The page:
“Colin Fischer” by Ashley Edward Miller and Zack Stentz
Genre: Young Adult Fiction, Mystery, Contemporary Fiction
Summary from Goodreads:
SOLVING CRIME, ONE FACIAL EXPRESSION AT A TIME
Colin Fischer cannot stand to be touched. He does not like the color blue. He needs index cards to recognize facial expressions.
But when a gun is found in the school cafeteria, interrupting a female classmate’s birthday celebration, Colin is the only for the investigation. It’s up to him to prove that Wayne Connelly, the school bully and Colin’s frequent tormenter, didn’t bring the gun to school. After all, Wayne didn’t have frosting on his hands, and there was white chocolate frosting found on the grip of the smoking gun…
Colin Fischer is a modern-day Sherlock Holmes, and his story–as told by the screenwriters of X-Men: First Class and Thor–is perfect for readers who have graduated from Encyclopedia Brown and who are ready to consider the greatest mystery of all: what other people are thinking and feeling.
Oh look, it’s another book featuring a teen on the autism spectrum. I didn’t mind it because the story really worked for me. We’ve got the angle of Colin trying to fit into high school and with his peers. That’s hard enough to do but for Colin, who has Asperger’s, it’s even more difficult. Then we have the mystery angle of the story. I do love a good mystery. Colin couldn’t just leave the big mystery that happened right before him alone. The most interesting part of the story, for me, was the fact that Colin was trying to clear his bully’s name. Most people wouldn’t go out of their way to help someone who makes their life miserable (even if they thought the person innocent). Colin had to do it though. Not because it was the “right” thing to do but because he couldn’t leave the mystery unsolved.
When reading books that feature characters with Asperger’s, it’s always interesting to see how others in the world “deal” with them. Even though more and more people are aware of the disorder, most people still aren’t sure of what to do. This book highlights some realistic relationships. We have his female friend, whose name I’ve forgotten. She’s known Colin for quite a while so she knows his quirks. I loved that she wasn’t really bothered by the things he said or did. She let him know what it wasn’t acceptable for him to say or do something. Even though she’s becoming popular she still was sticking to him.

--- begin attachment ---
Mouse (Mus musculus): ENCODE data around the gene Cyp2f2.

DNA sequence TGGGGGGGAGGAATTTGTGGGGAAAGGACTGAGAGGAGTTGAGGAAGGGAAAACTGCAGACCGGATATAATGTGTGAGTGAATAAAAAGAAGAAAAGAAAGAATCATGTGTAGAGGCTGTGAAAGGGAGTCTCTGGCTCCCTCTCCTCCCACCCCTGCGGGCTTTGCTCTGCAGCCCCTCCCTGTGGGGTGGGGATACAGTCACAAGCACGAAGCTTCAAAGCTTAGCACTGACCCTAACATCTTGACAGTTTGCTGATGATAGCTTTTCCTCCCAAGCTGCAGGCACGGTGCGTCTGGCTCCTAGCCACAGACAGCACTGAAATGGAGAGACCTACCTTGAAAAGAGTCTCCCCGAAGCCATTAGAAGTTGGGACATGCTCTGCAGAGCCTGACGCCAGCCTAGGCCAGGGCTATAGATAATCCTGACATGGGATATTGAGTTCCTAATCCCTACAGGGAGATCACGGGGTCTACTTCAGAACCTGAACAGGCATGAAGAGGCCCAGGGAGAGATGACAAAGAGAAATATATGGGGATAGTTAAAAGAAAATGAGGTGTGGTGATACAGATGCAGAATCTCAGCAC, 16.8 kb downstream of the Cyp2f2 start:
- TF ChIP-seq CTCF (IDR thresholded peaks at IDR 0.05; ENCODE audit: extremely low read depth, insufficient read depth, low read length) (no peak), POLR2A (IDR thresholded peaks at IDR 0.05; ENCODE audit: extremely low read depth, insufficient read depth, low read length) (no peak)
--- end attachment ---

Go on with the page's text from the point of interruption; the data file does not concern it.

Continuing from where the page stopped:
The Coach was pretty awesome as well. I don’t think he quite knew what to do with Colin other than give him a bit more attention. He did his best treat Colin as normal as he could. Colin’s brother’s behavior was expected but disappointing. I know it must be difficult to grow up with a brother that’s different. Colin probably has always been treated differently so the brother might feel left out. I would think on some level the brother must know that Colin needs to be treated the way he is. He’s not intentionally trying to be difficult. I hated that he went into Colin’s room to mess with his stuff. I know I feel anxious if someone messes with my stuff. I couldn’t imagine they anxiety Colin felt though.
The voice was weird. It seemed so rigid. I could understand a rigid and weird voice if Colin was narrating the story but the story was in 3rd person. I’m not sure what the authors were trying to do with that. I did enjoy the footnotes and anecdotes throughout the story.
The bottom line: A good mystery!